Audio Amplifier

I plan to use TDA2002V 8W Audio Amplifier for making a portable speaker.
What are its specifications?
Can I use it with a 4 ohm 5 W speaker

Did you Google it?

Amazing program this Google thingy!

Weedpharma

The TDA2002 can be replaced with the improved TDA2003.
Both ICs are ancient.
A class-D amplifier is much better suited for a portable (battery powered) speaker.
Search ebay for class-D amp boards. Some even come with bluetooth on board.
Leo..

Google ’ datasheet’ for any chip to find the datasheet. Works unless its an obscure
Japanese/Taiwanese/Chinese part.

SagarDev:
Can I use it with a 4 ohm 5 W speaker

Yes.

Russell.

So now an 8W amp can be used a 5W speaker, then can I use it with 10W ?

Depends on how much you like smoke.

Weedpharma

So now an 8W amp can be used a 5W speaker, then can I use it with 10W ?

Speaker power ratings are "complicated".

The power rating on the speaker is the "maximum program power".

A 10W speaker can be used with a 10W amplifier with normal voice/music that's hitting 10W on the peaks.

Normal program material has a peak-to-average ratio of about 10:1. That means a 10W speaker can handle about 1W average and you can burn it out with a 10W constant test tone, or with 10W or highly distorted music. (If you drive the amplifier into distortion, the average power goes up while the peak power stays about the same.)

For example, since electric guitar amps are often cranked into distortion it's generally recommended that the speaker be rated for twice the amplifier's power.

On the other hand, you can use a 100W stereo with 25W speakers as long as you don't blast the stereo at full volume...

Things get even more complicated with woofers, midranges, and tweeters. A "10 W" tweeter is designed to handle ONLY the high-frequency part of 10W program material.

And, some manufacturers "fudge" the specs... So a 10W amplifier may not really put-out 10W and a 10W speaker may not be able to handle 10W of normal program material...

The TDA2002, on a 12volt lead/acid battery, with a 4ohm load, outputs 3.2watt (10% distortion).
Leo…

Now Guys,

Can I run the TDA2002 with 9V?

The datasheet mentions 18V. Now half voltage means half power. So does the power reduce from 8W to 4W?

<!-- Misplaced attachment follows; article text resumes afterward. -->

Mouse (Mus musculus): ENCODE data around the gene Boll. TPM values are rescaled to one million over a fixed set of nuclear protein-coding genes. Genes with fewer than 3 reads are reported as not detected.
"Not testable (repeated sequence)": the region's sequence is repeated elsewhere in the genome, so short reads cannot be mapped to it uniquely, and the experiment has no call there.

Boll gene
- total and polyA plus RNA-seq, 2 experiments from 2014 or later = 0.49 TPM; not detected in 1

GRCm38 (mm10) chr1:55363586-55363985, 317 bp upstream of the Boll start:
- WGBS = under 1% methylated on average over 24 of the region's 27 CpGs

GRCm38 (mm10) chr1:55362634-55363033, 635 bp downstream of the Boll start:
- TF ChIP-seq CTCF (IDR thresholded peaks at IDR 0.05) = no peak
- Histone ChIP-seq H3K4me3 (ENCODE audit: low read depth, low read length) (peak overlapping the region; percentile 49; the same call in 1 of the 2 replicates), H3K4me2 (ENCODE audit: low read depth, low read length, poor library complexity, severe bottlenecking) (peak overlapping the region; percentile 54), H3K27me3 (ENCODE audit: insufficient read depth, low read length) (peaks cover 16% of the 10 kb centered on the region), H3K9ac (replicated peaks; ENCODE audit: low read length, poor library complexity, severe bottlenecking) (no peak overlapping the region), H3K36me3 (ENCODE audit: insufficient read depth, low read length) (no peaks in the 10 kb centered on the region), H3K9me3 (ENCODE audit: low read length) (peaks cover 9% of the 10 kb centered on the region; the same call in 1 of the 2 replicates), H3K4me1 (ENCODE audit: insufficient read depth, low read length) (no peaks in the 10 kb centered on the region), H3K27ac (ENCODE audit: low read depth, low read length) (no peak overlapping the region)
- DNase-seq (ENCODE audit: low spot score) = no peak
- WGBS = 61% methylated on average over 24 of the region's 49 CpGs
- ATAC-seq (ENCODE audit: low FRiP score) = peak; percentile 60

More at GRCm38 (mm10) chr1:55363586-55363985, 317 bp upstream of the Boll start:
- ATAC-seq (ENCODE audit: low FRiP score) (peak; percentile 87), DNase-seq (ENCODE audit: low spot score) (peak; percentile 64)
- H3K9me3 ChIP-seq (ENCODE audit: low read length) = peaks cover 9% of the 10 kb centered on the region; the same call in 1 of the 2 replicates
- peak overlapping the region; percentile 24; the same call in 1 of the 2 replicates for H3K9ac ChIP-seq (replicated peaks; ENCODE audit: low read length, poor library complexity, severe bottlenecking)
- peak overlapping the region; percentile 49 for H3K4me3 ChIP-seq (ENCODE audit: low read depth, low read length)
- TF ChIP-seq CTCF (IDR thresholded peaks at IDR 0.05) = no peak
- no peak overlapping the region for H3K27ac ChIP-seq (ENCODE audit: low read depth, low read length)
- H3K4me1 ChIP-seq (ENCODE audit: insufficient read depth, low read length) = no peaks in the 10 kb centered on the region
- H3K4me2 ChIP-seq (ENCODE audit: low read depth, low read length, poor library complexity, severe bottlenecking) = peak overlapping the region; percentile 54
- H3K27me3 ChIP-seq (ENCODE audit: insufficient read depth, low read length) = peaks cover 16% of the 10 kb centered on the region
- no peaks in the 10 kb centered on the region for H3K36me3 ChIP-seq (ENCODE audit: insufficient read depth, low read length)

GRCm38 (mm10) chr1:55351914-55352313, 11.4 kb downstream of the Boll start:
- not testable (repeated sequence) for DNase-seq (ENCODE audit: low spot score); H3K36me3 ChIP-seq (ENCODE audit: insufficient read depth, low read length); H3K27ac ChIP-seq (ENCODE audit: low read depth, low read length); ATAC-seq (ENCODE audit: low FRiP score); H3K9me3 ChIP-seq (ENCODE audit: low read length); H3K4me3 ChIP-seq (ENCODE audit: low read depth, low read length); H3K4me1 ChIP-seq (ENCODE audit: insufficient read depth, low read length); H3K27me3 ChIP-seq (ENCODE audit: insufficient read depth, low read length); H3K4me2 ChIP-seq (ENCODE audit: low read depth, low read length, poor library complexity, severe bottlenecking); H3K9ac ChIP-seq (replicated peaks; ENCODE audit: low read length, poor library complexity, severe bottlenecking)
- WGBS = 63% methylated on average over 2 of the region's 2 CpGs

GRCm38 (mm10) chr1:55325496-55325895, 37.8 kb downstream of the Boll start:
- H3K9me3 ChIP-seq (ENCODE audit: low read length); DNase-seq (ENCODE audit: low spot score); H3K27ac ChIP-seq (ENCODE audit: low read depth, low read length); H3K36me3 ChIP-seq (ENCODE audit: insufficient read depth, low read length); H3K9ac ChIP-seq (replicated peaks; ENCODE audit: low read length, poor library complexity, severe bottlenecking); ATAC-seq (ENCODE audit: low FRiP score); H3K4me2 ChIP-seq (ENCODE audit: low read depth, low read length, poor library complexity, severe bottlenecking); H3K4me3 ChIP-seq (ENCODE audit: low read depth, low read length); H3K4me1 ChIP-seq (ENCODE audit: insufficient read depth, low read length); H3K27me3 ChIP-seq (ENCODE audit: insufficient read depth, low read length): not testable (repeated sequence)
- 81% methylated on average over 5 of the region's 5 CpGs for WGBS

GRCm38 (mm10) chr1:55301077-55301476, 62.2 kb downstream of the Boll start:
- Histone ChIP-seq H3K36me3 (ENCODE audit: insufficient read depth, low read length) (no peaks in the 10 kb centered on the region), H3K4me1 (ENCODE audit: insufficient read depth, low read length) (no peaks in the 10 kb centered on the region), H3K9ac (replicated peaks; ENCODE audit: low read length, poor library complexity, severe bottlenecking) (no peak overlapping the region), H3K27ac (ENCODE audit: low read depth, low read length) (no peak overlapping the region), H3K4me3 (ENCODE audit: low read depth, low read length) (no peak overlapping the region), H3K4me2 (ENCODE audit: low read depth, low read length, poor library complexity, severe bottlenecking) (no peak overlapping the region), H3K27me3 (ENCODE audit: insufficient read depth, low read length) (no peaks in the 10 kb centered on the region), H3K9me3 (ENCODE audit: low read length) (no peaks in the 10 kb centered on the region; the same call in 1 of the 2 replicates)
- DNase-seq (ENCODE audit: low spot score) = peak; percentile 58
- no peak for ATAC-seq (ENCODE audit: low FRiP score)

Now half voltage means half power.

No it doesn’t, do the math.

Now half voltage means half power.

Half the voltage (to the speaker) is 1/4 the power.

Power is calculated as Voltage x Current.*

And from Ohm’s Law, we know if we cut the voltage in half we will also cut the current in half… That’s 1/4 of the power.

There is some voltage-loss across the amplifier so when you cut the supply voltage in half the amplifier output-voltage usually gets cut by a little more than half.

  • Or, since Ohm’s Law gives you the relationship between voltage, current, and resistance -

Power = V2/R or Power = I2 x R.

If calculate amplifier power as V2/R, note that the theoretical maximum AC RMS voltage (with no voltage loss in the amplifier) is 0.354 x the DC power supply voltage. (With a bridge amplifier design you can double that for 4 times the power.)

There is also the possibility of it not working at all on 9V

LM386.
Amazing on a 9volt battery.

Which part of "get a class-D amp" didn't you understand.
Three AA batteries and this:

http://www.ebay.com/itm/2Pcs-3W-2-Mini-Digital-power-Audio-Amplifier-Board-USB-5V-Power-Supply-Arduino-/201498160558?hash=item2eea39edae:g:lOQAAOSw0HVWA5HQ

$0.50 each, shipped to your door.
Two 4ohm speakers (stereo, 2x3watt), or one with a double voicecoil (6watt).
No heatsink needed, because class-D is very efficient (longer battery life).
Leo..

Well, $2 each with shipping. Still, very cheap. And no additional shipping if you get more than one (pair). I'm tempted to order a bunch just to have them on hand.

See,

I have a 10W 8 ohm Woofer for this project. So I don't have a problem with the Wattage.

I have the problem with the Voltage Supply. I want it to be running at 9V or lesser.

SagarDev:
See,

I have a 10W 8 ohm Woofer for this project. So I don't have a problem with the Wattage.

I have the problem with the Voltage Supply. I want it to be running at 9V or lesser.

We all want things we can't have. You could use a DC-DC converter to step the voltage up to say, 12V. Then it would be easier to find an amp that would put out that amount of power.

SagarDev:
I have a 10W 8 ohm Woofer for this project.

I want it to be running at 9V or lesser.

Say you want an 8watt amp for this woofer.
You will need 8volt (RMS) for that.
That's 11.3volt peak. You need an amp that can provide 22.6volt p/p.
With the losses in the amp, I would pick a ~25volt supply.
About 30volt would be needed for 10watt output (in 8ohms...).
Perhaps now you understand why car stereo speakers are 4ohms, and bridged amps are used.
Leo..

So guys,

I solved the voltage problem with the help of aarg. Thank you…

Now I need the circuit to run this TDA2002V.